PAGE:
The Gray

You step out into it. It consumes you, touching you in ways that make you uncomfortable. It doesn’t have your permission, but you have no choice; it forces itself on you. Sometimes you can forget that it is there, but not today.

Its companions are damp, cold, and quite often, wind.

The damp seeps into your clothes, chilling you from the outside in, while cold nibbles at your extremities turning them blue and then white. When wind intrudes, it cuts through to your very bones. And yet this trinity of misery is not as powerful as their master, The Gray.

You have adopted a stoop: head down, shoulders rounded and protective. A frown has made its home on your face. Your curl into yourself, wishing away the pervading presence of The Gray.

It invades your every thought. It pushes you down from above and sits heavily on your shoulders, on the crown of your head, on your eyelids and the tip of your nose. You do not stand tall. You are never not cold.

Your mood is gray. You crave nothing, hate nothing. Everything is neutral. Extremes have no place in your existence. Your soul has been doused in peroxide. Sometimes, just there in the periphery, you see glimpses of passion, of disagreement and debate. Yet you have succumbed to the numbing, and do not participate.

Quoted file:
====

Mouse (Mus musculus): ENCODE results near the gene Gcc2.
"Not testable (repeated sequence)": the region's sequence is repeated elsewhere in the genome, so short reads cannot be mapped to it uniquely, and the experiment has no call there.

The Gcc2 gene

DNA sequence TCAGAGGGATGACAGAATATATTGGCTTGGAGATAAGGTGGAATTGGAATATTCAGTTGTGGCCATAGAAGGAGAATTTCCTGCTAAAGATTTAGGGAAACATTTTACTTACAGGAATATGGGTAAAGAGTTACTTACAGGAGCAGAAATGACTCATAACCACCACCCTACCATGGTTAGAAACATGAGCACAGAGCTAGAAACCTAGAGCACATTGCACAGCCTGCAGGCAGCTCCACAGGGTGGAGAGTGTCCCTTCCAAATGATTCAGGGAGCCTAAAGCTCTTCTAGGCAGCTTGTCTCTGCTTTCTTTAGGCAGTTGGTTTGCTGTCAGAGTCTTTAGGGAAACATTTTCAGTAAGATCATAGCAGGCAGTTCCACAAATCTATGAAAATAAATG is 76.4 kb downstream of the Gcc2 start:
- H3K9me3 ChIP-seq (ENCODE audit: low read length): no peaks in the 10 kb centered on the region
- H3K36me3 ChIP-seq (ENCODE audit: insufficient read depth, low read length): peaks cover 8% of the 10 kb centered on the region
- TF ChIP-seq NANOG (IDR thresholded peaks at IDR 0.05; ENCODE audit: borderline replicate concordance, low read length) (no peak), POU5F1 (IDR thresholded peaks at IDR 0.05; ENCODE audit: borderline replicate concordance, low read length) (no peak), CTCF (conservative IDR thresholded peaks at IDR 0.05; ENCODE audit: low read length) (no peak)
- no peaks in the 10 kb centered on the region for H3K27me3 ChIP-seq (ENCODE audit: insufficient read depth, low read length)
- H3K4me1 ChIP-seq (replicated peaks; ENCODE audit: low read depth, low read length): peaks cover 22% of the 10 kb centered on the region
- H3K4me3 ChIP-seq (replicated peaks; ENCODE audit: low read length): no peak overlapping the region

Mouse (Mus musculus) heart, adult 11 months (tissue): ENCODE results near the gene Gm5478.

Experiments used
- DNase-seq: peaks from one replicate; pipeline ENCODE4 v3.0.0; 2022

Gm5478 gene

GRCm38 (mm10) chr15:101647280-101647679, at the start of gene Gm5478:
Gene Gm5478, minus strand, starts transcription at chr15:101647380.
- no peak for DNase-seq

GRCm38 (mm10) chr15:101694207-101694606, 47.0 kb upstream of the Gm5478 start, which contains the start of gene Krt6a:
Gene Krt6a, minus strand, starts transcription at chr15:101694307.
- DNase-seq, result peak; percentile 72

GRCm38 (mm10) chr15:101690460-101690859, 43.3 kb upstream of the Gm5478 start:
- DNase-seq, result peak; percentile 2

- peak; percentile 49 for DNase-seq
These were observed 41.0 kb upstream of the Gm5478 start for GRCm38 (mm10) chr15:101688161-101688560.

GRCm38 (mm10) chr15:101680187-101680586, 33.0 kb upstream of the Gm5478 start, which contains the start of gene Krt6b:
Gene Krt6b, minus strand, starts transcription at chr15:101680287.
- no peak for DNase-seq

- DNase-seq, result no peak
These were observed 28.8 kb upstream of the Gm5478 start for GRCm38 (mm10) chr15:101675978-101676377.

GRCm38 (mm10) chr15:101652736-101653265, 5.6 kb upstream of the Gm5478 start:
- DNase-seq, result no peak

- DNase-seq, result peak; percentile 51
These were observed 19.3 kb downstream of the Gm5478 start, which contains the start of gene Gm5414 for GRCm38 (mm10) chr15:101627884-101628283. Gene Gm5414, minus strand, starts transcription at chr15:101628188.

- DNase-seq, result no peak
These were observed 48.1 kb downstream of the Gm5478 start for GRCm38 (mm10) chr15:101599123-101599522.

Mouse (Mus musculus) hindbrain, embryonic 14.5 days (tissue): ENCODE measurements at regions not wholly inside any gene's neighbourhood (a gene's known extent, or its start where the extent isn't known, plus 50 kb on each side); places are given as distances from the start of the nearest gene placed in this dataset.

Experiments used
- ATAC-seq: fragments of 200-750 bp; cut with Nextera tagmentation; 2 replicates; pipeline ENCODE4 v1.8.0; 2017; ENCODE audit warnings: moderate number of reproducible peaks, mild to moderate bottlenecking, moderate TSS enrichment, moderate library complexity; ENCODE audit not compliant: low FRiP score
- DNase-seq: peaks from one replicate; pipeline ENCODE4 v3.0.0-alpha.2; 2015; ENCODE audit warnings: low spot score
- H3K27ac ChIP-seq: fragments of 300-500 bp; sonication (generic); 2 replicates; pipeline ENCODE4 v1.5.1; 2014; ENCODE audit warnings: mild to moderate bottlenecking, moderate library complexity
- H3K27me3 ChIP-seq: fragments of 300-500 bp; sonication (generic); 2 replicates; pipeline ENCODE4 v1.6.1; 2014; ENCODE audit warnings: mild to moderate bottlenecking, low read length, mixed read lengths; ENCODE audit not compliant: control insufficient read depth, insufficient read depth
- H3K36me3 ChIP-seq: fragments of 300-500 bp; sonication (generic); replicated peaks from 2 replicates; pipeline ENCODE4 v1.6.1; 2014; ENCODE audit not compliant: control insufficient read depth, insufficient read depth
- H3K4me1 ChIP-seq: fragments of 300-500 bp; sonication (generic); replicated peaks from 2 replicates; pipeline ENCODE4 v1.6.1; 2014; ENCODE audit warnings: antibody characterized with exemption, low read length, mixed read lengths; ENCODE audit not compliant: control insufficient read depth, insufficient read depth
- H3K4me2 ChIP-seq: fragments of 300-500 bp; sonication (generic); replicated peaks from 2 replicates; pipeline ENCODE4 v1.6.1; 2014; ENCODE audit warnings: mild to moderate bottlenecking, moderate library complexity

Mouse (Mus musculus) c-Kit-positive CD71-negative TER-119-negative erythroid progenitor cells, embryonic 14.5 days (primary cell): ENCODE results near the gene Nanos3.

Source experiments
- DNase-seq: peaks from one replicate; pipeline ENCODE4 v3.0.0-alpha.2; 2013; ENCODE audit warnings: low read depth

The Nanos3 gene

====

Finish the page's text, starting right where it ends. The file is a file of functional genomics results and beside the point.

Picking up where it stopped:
You make jokes about it with friends and colleagues, trying in vain to lessen its hold on you. The jokes are stupid and only serve to highlight what you so desperately wish you could disguise: that you crave sunshine like a starving man craves a hot bowl of soup.

You ignore it, pretending that it is not just there on the other side of the window pane. You laugh so hard you made no sound. You scoff potato chips straight from the bag. You make lazy love on a Sunday morning. You read the latest best-seller, voraciously turning the pages. You meet friends in trendy coffee shops and drink $4 lattes. You pretend and pour yourself a gin and tonic, with fresh lime and extra ice. You drink it with the thermostat turned to 78. You pretend that it is light outside.